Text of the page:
By Celia Coates
I’ve been having a difficult time writing this week’s post. It’s about a large topic – mysticism – that’s hard to say much about in just a few words. Mysticism also ties in to the core idea in WINN (What Is Needed Now). Our society has a limited and destructive system of values based on an incomplete understanding of the nature of reality. Most people who agree with the dominant world view do not consider the concepts of mystic wisdom as relevant to their lives. That is a belief system that needs to be changed for our world to thrive.
Perhaps it’s best to approach this indirectly so I’ll begin with a special issue of the National Geographic. The striking title on the front cover – SCIENCE OF THE SUPERNATURAL: Dare to Discover the Truth – caught my attention. It sounded like something I would like to read! It turned out to be a disappointing example of the all too common lack of understanding of the difference between awe and the awful. What causes awe (great beauty or spiritual experiences) is mixed up with what makes us feel fear or dread (such as vampires, werewolves, and the undead).
It began well. This is from the first page of that special issue:
“Who is God? What is good? Why do we fear the unseen and the flickers in the shadows? For that matter, what do we really know?”
That’s the great question – What do we really know?
And, how do we explore what is to be known?
Most of what we know we’ve been taught by others. We accept what we’ve been told. We live in an age when science and the scientific method have been expanding knowledge since the end of the 17th Century. Thank goodness! But we can also make our own discoveries as we experience life and explore what is around us.
The National Geographic special issue went on:
“In ancient times, anything unexpected was attributed to deities, to specters and spirits. While we have long seen ourselves as masters of the earth, we feel small and confused in the face of the supernatural.”
Feeling small and confused we can become fearful and superstitious.
Most of this special issue features topics that are straight from that long human history of being fear-driven. In addition to the information (along with impressive images and photographs) about vampires, werewolves, and the undead, there are pages about many other dark elements such as ghosts, witches, magic potions, curses, satanism, and cults.
Although the editors include this quote –
“Faith is a certitude about the fathomless. St. Paul let it be known that it was ‘the assurance of things hoped for, the conviction of things not seen.’ Through faith, people make sense of the unknown and embrace the miraculous.”
– they write only a little about positive and life-changing experiences of “things not seen.”
For thousands of years mystics have explored the dimensions of the transcendent unseen. They have been brave and enduring people from many places and belief traditions discovering the same meaningful truths for thousands of years.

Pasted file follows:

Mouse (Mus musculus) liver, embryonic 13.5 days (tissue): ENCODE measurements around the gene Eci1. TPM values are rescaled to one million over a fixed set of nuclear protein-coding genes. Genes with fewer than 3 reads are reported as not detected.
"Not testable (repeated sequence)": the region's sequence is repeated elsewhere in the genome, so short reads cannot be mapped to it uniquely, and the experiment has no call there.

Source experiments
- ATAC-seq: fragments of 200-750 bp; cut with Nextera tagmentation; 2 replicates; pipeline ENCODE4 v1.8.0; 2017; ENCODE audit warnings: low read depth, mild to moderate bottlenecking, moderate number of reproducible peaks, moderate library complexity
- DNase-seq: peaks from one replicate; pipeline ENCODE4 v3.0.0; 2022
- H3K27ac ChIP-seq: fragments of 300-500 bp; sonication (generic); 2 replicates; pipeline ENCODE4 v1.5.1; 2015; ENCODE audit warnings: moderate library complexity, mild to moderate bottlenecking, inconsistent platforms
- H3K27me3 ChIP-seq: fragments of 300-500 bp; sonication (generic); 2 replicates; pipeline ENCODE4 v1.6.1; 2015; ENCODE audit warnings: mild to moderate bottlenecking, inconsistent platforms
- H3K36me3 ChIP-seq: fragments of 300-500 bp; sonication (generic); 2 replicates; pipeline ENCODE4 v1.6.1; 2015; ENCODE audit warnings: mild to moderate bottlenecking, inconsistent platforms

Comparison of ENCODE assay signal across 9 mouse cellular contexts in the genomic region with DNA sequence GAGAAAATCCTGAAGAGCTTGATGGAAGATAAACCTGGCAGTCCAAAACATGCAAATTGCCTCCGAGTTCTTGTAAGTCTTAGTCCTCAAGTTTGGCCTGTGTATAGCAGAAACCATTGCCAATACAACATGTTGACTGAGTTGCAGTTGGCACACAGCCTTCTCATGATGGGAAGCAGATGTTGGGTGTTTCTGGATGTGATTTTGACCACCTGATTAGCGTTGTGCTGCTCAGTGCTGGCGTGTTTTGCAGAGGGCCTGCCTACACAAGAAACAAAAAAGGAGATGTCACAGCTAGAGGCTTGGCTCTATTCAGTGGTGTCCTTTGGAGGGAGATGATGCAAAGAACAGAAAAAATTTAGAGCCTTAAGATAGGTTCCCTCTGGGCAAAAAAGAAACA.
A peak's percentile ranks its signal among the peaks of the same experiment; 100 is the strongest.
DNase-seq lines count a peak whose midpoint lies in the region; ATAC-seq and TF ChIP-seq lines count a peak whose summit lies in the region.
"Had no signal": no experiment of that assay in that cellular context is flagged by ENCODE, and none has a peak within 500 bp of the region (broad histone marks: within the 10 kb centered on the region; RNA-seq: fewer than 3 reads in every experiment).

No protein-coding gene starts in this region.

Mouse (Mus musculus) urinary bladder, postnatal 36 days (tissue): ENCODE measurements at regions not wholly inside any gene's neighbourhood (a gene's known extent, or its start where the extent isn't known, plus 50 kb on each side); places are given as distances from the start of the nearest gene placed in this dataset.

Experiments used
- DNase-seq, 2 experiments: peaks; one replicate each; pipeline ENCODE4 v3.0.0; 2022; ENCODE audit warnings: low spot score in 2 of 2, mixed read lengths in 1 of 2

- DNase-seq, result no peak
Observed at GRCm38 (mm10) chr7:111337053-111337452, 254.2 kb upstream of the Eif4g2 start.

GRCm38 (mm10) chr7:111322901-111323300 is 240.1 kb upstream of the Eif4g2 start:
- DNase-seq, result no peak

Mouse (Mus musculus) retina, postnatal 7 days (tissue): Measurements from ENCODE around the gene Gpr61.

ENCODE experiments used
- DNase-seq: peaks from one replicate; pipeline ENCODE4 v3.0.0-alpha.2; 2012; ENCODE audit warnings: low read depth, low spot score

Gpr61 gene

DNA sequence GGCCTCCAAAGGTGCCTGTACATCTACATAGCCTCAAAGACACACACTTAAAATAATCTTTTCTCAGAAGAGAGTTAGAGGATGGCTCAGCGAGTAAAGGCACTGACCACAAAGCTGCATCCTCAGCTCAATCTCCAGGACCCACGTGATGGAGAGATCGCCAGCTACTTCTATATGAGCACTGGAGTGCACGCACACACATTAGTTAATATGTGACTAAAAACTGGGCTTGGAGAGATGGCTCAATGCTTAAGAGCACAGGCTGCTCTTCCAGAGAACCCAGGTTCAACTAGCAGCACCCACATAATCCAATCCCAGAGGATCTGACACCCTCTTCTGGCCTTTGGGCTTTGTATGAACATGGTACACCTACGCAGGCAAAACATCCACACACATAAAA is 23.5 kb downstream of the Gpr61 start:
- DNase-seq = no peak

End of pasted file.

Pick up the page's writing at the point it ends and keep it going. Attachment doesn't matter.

Pastor Rob Bell (https://winnpost.org/2021/07/02/when-everything-is-spiritual/) told a story about talking with a woman who said to him, “You’re a mystic….”
“I kind of knew what she was saying,
I knew exactly what she was saying.
The mystic has had the direct experience. The mystic knows personally. The mystic doesn’t need an institution or a system or a dogma to tell them what they have already experienced. The mystic doesn’t need an authority figure to validate what they know is true.”
We can all “know personally.” Although we cannot compel a mystical experience, we can refuse to dismiss our unusual experiences as not real. Decades ago, before Raymond Moody showed that Near Death Experiences were genuine, people who experienced them were most likely to fear that they were crazy or would be seen as crazy if they told others what they had experienced. It’s important to explore what might be true with an open mind and heart and we are a little more free these days to do that.
Rabbi Rami Shapiro, who has a column in SPIRITUALITY AND HEALTH MAGAZINE, has written:
“As for ‘truth,’ my rule of thumb is this: if your spiritual experiences make you more kind and less judgmental, they are true; if they make you more cruel and less forgiving, they are false. …
While no one can promise you a mystical experience, there are many fine teachers who offer practices that prepare you to receive the gift of such an experience if it comes.”
Science has its own dogma. It often denies or scoffs at any “knowing” that is not derived from technology, measurements, controls, and data. Believing that the non-material realm does not exist or is the domain of the weird and wacky has led to great distortions. The dominant “educated” view of what constitutes reality can leave us filled with fear and focused on horror rather than awe.
I agree with Rob Bell: “Thinking in a new way can change everything.”
For five years WINN has been publishing short articles about what I (and others) believe is needed in our society now – a new way of thinking, knowing that the material world and the non-material world are together part of a greater whole. Our own unusual experiences of that non-dual reality can teach us that Love directs all and everything. When we know that, Justice, Peace, Generosity, Fairness, and Wisdom become natural, expected, chosen. Then we can all thrive.
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NATIONAL GEOGRAPHIC, SCIENCE OF THE SUPERNATURAL: Dare To Discover The Truth, Daniel S. Levy, 2019.
Rob Bell, EVERYTHING IS SPIRITUAL: Who We Are and What We’re Doing Here, St. Martin’s Essentials, 2020.
Rabbi Rami Shapiro, Roadside Assistance for the Spiritual Traveler, SPIRITUALITY AND HEALTH MAGAZINE, June/July 2021.